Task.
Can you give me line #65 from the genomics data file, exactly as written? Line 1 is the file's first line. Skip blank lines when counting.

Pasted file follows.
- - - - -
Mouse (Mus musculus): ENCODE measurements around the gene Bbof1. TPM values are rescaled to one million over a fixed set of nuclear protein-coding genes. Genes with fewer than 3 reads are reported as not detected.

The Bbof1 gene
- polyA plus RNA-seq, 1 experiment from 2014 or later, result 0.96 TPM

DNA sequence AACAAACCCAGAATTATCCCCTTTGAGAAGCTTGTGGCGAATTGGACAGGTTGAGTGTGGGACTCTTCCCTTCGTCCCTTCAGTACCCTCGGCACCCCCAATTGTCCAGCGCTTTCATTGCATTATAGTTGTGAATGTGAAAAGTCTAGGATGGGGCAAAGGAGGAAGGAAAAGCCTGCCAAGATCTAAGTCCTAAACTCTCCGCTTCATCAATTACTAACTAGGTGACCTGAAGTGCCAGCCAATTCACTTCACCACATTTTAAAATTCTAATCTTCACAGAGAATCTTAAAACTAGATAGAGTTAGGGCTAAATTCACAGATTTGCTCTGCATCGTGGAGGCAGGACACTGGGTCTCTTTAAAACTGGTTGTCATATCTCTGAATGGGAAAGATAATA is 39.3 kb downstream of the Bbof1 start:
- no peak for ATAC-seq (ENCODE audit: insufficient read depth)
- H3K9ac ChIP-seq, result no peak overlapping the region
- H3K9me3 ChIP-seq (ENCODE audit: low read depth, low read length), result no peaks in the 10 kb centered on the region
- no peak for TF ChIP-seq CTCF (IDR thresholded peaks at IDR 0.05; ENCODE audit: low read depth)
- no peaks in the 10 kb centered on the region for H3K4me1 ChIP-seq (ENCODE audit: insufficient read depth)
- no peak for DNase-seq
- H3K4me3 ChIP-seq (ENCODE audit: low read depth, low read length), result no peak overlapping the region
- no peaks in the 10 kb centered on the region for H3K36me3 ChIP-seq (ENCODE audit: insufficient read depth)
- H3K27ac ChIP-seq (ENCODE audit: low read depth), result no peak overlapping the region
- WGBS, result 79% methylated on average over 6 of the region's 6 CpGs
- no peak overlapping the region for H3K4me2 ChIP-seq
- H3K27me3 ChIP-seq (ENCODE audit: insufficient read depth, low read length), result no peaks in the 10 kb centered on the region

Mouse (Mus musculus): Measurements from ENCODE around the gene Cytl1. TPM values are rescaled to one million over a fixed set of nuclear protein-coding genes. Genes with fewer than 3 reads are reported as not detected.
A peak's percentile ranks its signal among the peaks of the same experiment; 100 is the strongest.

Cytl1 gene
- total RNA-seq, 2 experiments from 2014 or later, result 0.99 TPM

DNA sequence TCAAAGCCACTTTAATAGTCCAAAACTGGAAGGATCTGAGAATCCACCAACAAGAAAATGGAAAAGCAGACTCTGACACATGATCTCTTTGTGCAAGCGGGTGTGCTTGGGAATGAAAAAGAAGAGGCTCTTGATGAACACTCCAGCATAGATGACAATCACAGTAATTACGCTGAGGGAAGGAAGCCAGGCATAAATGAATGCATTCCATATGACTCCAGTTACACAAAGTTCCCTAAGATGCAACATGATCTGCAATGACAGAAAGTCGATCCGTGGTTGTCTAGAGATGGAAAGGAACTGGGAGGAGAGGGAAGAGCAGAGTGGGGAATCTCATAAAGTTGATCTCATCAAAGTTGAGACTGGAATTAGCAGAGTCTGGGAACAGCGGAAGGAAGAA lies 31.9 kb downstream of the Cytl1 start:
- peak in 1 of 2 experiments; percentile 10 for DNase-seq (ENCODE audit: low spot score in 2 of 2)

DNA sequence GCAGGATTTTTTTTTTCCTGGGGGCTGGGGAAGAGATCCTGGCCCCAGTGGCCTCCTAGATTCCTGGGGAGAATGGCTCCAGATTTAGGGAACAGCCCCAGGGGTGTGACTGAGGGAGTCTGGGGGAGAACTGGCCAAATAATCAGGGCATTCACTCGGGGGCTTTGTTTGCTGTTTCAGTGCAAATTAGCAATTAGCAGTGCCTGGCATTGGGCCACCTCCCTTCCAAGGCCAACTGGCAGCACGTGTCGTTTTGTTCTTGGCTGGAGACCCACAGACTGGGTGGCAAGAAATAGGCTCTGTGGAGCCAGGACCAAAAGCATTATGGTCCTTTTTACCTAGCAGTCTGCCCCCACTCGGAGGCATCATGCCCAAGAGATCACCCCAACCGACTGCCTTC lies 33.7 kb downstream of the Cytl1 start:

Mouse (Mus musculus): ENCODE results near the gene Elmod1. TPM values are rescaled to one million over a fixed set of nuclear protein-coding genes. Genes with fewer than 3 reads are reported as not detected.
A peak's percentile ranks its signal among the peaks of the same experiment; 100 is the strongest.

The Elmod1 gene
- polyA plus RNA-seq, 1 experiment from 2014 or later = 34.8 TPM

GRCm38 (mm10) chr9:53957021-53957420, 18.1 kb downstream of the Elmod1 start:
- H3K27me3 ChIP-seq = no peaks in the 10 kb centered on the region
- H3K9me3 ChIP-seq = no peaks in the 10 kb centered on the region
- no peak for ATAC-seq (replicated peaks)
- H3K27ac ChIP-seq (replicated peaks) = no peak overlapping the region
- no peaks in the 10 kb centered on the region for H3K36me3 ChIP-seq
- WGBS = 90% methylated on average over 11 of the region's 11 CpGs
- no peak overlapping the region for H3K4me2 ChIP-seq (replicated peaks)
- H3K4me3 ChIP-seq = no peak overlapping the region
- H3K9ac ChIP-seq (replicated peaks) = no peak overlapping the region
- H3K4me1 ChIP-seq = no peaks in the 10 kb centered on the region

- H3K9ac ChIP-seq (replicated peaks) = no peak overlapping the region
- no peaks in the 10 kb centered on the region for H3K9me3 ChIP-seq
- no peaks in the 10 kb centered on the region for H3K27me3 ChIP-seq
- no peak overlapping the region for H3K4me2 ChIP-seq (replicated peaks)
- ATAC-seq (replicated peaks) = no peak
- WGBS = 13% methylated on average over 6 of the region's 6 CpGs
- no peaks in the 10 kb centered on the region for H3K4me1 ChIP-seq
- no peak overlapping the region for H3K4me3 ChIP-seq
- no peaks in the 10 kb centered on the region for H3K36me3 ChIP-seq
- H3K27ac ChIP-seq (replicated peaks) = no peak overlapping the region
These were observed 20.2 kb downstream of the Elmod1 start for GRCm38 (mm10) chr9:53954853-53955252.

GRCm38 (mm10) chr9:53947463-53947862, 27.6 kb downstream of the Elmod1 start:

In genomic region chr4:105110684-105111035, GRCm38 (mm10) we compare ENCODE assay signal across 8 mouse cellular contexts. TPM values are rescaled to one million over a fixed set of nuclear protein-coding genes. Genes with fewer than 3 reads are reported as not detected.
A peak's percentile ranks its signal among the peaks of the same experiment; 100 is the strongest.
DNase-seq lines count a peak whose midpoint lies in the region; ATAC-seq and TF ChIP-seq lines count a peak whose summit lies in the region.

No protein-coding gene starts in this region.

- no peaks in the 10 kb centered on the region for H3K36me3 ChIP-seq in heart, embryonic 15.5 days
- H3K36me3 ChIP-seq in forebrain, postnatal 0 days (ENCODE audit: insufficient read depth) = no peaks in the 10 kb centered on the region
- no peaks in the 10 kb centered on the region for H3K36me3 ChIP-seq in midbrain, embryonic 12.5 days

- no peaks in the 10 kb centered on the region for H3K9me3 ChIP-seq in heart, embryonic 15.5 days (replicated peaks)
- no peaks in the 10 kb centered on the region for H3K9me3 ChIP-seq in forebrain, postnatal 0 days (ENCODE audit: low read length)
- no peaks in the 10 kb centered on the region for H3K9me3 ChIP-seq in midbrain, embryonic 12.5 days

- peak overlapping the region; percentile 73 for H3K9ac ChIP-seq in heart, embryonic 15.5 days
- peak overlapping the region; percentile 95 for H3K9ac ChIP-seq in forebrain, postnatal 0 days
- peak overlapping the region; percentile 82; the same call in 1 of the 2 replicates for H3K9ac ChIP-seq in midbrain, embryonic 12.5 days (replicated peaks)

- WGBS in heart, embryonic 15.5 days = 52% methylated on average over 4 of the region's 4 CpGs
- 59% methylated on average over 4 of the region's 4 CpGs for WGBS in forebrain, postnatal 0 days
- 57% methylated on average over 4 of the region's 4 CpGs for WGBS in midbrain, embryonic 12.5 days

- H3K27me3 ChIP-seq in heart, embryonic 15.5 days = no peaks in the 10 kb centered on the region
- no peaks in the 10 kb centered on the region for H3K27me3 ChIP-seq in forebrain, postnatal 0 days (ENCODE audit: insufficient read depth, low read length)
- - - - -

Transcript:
- 59% methylated on average over 4 of the region's 4 CpGs for WGBS in forebrain, postnatal 0 days